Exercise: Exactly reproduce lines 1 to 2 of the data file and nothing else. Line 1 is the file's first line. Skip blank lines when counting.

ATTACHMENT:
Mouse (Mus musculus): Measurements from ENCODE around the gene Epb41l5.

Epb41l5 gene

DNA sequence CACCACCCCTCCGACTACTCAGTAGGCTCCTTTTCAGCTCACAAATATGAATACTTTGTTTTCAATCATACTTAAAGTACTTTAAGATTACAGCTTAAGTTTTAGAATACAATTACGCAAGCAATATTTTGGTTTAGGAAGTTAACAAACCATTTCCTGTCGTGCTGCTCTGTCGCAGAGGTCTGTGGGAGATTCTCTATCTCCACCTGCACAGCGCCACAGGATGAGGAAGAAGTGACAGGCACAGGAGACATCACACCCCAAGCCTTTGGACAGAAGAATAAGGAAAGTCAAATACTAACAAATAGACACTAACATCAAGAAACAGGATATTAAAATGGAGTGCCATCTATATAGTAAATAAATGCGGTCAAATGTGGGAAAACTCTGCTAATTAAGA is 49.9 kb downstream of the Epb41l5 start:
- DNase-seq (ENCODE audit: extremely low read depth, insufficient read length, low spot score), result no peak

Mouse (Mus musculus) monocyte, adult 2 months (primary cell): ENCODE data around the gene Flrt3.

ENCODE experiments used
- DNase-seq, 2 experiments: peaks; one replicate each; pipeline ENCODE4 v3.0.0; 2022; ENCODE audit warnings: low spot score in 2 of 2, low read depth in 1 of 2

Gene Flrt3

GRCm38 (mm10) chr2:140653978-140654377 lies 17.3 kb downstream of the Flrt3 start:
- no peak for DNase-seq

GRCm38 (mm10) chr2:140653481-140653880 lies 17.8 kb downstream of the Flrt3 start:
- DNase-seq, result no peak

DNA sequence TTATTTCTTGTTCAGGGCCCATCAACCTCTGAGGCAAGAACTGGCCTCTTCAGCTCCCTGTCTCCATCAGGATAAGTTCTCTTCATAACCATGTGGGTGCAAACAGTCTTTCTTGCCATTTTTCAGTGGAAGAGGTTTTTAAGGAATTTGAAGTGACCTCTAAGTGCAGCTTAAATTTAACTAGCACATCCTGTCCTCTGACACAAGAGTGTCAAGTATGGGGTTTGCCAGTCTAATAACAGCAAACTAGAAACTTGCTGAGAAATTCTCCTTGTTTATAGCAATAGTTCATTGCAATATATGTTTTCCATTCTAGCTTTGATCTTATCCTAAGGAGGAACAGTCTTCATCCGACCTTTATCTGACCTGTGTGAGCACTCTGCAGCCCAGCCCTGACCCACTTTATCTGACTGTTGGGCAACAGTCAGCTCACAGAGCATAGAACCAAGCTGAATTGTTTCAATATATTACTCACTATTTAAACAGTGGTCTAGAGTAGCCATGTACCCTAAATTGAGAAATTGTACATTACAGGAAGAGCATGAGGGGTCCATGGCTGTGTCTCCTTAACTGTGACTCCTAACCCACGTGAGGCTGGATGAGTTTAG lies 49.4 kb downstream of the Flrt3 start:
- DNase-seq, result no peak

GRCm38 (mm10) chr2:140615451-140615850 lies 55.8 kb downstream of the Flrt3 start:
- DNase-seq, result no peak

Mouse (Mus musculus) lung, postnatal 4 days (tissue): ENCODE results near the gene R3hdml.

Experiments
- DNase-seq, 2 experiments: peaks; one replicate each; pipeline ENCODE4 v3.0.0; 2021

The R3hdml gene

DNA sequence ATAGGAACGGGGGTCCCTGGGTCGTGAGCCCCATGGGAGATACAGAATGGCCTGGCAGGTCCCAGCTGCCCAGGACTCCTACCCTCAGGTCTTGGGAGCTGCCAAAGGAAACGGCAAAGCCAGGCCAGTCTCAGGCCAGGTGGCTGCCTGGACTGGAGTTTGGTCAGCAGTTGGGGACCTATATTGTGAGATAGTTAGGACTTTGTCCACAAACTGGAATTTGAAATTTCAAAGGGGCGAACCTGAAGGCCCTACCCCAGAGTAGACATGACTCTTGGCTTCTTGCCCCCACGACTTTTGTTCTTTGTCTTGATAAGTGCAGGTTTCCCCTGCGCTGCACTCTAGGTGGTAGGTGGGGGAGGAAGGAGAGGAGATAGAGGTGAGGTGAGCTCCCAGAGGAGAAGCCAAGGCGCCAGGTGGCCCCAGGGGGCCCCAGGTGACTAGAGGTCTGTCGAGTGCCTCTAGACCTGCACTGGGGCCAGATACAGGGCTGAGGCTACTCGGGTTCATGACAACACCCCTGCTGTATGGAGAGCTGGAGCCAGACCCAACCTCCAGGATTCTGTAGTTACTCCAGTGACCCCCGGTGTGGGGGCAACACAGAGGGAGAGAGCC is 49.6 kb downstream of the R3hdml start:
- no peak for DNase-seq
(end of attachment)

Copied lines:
Mouse (Mus musculus): Measurements from ENCODE around the gene Epb41l5.

Epb41l5 gene